Civil society pushes for state-level migration policies; develops framework

MoUs between states, effective intervention by the Centre recommended

54-Migrant-labourers Migrant labourers leaving Delhi | Sanjay Ahlawat

In the backdrop of the chaos that ensued regarding movement of migrant workers back home during the COVID-19-induced lockdown, a group of civil society organisations have held deliberations to come out with a policy framework on inter-state migration of workers that they are sharing with all the states and pushing for formulation of migration policies by each state.

One of the major recommendations in the policy framework is on signing of memorandums of understanding (MoUs) between states, so that issues related to migrant workers could be resolved accordingly without any confusion or chaos.

Also, there is focus on increased intervention and facilitation by the Centre as several of the issues related to migration are under Union government ambit. The policy framework also calls for better implementation and improvisation of the Inter-State Migration of Workmen (ISMW) Act, 1979, to make it effective in the post-COVID-19 context.

The policy framework has been jointly developed by Participatory Research in Asia (PRIA), New Delhi; Samarthan, Bhopal; Centre for Youth and Social Development (CYSD), Bhubaneshwar; Unnati, Ahmedabad; Sahbhagi Shikshan Kendra (SSK), Lucknow and Martha Farrell Foundation, New Delhi, after intense deliberations with policy makers, academic institutions, international organisations, national andlocal voluntary organisations.

“We are sharing the policy framework with all the states and wherever possible, we will be pushing for urgent formulation of state-level policies,” Yogesh Kumar of Samarthan, Bhopal, told THE WEEK.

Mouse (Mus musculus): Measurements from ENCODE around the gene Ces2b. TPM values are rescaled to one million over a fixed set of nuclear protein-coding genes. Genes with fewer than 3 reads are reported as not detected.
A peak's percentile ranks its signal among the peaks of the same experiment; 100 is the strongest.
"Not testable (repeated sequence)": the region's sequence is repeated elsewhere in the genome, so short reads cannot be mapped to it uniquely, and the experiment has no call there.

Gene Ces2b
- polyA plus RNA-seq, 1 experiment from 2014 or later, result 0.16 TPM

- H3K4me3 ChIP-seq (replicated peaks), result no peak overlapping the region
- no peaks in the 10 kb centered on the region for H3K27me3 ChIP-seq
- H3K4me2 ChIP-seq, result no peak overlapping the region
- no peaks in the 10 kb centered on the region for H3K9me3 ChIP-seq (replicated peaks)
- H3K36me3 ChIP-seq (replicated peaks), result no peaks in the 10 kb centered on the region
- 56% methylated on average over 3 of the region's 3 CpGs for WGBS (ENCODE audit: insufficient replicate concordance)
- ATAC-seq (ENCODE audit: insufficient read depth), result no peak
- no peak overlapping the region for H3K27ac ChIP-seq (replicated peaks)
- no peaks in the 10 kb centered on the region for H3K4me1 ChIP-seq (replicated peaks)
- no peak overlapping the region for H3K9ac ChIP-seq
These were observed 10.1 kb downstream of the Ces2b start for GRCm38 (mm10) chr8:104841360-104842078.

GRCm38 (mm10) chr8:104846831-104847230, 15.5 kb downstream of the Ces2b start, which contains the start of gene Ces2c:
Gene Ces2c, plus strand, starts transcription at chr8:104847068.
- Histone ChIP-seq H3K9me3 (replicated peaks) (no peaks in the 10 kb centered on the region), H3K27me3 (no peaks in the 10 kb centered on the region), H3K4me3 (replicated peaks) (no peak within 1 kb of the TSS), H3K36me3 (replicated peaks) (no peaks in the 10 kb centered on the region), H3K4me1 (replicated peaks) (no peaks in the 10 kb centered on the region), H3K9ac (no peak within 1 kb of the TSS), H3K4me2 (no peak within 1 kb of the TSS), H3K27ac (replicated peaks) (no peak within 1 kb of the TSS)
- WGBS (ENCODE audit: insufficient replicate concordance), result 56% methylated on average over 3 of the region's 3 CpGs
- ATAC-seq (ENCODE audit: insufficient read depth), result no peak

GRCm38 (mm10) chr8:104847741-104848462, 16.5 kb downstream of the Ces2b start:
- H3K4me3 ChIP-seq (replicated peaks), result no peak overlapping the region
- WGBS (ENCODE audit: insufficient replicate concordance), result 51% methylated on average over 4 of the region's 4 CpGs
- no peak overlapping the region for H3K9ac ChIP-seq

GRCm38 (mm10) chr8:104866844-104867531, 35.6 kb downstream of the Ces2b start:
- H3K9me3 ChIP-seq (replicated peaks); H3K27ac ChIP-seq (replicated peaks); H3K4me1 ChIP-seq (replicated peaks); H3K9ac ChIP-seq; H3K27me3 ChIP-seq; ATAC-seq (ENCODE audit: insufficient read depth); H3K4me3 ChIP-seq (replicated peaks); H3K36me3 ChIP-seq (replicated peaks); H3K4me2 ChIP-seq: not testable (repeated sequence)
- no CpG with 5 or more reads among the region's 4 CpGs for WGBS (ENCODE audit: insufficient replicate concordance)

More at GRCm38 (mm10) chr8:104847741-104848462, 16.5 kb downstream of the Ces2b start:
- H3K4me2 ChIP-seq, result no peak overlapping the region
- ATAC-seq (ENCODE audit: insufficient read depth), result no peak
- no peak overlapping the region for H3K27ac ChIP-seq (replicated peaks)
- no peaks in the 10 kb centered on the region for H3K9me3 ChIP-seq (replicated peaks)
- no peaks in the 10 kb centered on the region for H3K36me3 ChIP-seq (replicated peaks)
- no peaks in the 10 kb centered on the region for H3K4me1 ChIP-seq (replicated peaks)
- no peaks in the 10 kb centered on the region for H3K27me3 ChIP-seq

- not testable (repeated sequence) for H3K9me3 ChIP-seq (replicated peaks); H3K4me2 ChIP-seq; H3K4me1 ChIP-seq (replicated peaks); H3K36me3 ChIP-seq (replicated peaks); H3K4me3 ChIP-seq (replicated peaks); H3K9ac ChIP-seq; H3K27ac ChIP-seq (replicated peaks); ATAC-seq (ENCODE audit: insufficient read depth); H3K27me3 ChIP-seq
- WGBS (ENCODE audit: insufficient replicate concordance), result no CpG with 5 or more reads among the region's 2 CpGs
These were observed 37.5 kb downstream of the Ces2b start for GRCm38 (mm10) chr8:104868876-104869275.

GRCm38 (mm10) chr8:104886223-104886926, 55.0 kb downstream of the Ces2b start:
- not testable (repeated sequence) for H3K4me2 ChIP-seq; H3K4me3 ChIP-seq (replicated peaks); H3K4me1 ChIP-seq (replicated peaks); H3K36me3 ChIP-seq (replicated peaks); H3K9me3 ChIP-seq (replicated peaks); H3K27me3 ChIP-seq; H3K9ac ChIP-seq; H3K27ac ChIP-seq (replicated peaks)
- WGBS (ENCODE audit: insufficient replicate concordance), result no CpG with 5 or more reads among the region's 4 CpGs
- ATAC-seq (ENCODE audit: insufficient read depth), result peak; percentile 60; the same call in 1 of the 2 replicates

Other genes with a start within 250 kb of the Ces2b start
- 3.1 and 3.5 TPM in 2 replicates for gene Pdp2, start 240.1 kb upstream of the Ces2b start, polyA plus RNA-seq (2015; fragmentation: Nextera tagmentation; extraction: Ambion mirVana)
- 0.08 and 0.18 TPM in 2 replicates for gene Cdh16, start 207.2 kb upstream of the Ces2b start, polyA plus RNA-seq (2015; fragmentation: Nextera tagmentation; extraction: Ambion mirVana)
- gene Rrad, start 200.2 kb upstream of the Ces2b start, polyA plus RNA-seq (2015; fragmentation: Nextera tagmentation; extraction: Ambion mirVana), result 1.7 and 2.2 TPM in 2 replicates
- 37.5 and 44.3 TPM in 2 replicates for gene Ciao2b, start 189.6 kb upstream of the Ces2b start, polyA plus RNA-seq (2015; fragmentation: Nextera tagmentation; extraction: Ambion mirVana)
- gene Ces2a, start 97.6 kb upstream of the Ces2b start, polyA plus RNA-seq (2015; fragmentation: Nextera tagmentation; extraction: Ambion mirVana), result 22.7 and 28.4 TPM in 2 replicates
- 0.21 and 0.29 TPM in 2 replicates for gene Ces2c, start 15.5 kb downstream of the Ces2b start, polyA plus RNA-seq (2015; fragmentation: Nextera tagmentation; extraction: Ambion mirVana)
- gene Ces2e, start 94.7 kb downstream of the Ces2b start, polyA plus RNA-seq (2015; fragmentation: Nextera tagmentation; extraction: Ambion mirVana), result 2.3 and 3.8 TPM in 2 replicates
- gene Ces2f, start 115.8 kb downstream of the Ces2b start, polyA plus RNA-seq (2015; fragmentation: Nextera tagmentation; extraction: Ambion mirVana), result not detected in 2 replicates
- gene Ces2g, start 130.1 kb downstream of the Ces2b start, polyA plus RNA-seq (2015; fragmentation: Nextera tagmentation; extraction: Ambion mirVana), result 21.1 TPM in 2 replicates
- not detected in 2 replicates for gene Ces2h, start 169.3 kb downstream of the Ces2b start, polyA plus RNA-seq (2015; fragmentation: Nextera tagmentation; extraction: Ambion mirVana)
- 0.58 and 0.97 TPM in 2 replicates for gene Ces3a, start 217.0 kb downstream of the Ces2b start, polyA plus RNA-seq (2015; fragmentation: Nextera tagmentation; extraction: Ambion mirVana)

He said that each state will have to develop policies keeping in mind that they are both sources and destinations of migrant workers. “So, there would be some joint actions and some state specific actions. Also the Centre will have to play a more proactive role,” Kumar said.

He said that the policy framework was developed in view of the chaos that erupted during the COVID-19 lockdown.

The migrant workers who returned to their native states said that they would not have returned home if their contractor, owner or employer at the workplace took care of their living and food expenses during the lockdown. As there was no safety net for the workers, an atmosphere of chaos ensued, and they started returning home. But their problems did not ease even after returning home. Despite the system of inter-state law in India, the workers are facing mismanagement and chaos due to the Covid-19 situation and this is where the need of inter-state agreements and state policies are required, Kumar added.

Some of the key recommendations in the policy framework are as follows:

Actions by Union government

  • Creation of a localised central platform for registration at the panchayat level

  • Make all welfare schemes inter-operable

  • Digitalise compliance to be conducted by contractors

  • Streamline recruitment channels to regulate labour trafficking

  • Legislative amendment of ISMW Act 1979

Common actions by source and destination states

  • Creating a State Migration Policy

  • Implementation of provisions of ISMW Act 1979

  • Following the Orissa-Andhra Pradesh MoU of 2012, Jharkhand-BRO Agreement, 2020 as model agreements between states on migration issues

  • Conduct macro-level data mapping including nature and scale of migration cycles

  • Setting up Migrant Support Resource Centres (MSRCs) in high migrant density districts

  • Legal counselling services dedicated to migrant workers

Additional actions by source states

  • Providing access to employment opportunities

  • Skill development and employment Opportunities

  • Establish skill-certification programmes

Additional actions by destination states

  • Facilitate workers’ housing needs

  • Providing education for migrant workers’ children in vernacular languages

  • Establish Mental Health Centres for migrants

  • Shelter homes and crèches, medical dispensaries dedicated to women-centric needs

  • Community policing